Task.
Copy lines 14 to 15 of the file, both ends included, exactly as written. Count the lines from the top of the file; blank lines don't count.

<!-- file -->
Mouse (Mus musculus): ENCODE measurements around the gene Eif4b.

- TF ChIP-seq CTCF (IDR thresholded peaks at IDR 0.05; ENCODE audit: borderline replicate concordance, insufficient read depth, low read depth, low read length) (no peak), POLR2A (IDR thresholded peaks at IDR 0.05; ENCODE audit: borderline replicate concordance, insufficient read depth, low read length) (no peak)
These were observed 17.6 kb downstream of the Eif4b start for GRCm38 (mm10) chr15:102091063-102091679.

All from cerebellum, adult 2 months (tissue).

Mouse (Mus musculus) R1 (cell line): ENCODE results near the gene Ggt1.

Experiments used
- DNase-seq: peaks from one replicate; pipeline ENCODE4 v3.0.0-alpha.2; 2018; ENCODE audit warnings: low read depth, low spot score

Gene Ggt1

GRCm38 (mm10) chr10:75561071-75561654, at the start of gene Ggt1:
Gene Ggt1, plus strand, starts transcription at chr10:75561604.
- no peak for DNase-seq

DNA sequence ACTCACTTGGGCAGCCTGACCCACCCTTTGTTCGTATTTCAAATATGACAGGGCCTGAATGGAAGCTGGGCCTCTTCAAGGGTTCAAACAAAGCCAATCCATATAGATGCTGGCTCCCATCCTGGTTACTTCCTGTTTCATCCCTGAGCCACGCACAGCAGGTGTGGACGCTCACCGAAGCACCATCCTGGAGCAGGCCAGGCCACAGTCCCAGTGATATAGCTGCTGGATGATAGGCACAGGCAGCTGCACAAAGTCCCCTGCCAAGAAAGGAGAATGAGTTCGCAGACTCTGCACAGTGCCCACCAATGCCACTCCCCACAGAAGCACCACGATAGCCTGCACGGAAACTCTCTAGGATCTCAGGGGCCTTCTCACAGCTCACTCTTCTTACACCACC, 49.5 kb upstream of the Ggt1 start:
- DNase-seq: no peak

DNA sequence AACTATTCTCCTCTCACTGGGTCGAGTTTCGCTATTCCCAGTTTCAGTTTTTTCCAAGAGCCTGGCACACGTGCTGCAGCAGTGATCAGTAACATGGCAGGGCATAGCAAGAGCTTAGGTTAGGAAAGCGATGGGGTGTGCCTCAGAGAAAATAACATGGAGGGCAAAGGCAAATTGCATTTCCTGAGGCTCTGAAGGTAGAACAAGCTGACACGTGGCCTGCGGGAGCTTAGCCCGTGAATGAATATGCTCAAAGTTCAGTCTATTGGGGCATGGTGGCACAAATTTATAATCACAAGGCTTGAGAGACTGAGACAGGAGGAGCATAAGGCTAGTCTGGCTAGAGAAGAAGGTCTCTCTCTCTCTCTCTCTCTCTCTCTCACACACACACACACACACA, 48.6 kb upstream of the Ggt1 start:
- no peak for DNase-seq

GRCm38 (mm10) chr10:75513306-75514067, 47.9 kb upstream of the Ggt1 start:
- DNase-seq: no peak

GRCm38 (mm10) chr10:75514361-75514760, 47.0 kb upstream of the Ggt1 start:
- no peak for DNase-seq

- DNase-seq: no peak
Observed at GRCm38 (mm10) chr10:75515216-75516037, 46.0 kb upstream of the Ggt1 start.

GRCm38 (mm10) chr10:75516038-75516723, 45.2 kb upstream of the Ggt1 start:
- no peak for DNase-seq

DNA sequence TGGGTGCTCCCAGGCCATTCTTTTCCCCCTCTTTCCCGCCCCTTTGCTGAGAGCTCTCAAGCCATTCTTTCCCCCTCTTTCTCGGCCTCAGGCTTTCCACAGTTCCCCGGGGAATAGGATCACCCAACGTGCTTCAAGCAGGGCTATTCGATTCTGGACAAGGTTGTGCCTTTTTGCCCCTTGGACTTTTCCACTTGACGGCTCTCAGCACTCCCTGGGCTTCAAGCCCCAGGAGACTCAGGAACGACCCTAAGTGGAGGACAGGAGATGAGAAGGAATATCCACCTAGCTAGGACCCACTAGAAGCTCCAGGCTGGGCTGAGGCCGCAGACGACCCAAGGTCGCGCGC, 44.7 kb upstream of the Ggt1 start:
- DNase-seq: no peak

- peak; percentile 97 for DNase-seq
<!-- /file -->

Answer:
DNA sequence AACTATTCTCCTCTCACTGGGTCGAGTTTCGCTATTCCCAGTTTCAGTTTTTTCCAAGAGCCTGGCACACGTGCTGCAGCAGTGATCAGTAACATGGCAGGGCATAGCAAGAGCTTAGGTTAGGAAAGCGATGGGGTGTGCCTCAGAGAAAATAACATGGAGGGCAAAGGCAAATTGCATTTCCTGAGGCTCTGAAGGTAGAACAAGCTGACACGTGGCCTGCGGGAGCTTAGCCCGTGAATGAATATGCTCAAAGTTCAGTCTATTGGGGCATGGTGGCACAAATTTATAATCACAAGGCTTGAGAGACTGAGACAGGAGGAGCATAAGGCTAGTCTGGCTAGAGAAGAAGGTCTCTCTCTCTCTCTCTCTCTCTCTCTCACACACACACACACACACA, 48.6 kb upstream of the Ggt1 start:
- no peak for DNase-seq